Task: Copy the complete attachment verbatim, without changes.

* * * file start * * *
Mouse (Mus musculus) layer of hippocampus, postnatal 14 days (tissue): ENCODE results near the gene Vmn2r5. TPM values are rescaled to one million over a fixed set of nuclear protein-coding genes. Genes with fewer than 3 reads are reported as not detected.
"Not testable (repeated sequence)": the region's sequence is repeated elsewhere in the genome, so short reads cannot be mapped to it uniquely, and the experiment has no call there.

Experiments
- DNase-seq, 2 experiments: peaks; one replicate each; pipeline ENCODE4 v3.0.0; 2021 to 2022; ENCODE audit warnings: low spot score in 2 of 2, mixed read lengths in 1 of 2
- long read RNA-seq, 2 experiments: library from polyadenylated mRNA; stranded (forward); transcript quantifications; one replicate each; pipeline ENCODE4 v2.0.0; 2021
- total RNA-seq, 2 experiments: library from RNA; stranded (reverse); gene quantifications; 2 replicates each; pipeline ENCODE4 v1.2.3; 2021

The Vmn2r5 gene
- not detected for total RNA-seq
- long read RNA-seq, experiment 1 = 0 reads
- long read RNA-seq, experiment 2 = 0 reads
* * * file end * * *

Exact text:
Mouse (Mus musculus) layer of hippocampus, postnatal 14 days (tissue): ENCODE results near the gene Vmn2r5. TPM values are rescaled to one million over a fixed set of nuclear protein-coding genes. Genes with fewer than 3 reads are reported as not detected.
"Not testable (repeated sequence)": the region's sequence is repeated elsewhere in the genome, so short reads cannot be mapped to it uniquely, and the experiment has no call there.

Experiments
- DNase-seq, 2 experiments: peaks; one replicate each; pipeline ENCODE4 v3.0.0; 2021 to 2022; ENCODE audit warnings: low spot score in 2 of 2, mixed read lengths in 1 of 2
- long read RNA-seq, 2 experiments: library from polyadenylated mRNA; stranded (forward); transcript quantifications; one replicate each; pipeline ENCODE4 v2.0.0; 2021
- total RNA-seq, 2 experiments: library from RNA; stranded (reverse); gene quantifications; 2 replicates each; pipeline ENCODE4 v1.2.3; 2021

The Vmn2r5 gene
- not detected for total RNA-seq
- long read RNA-seq, experiment 1 = 0 reads
- long read RNA-seq, experiment 2 = 0 reads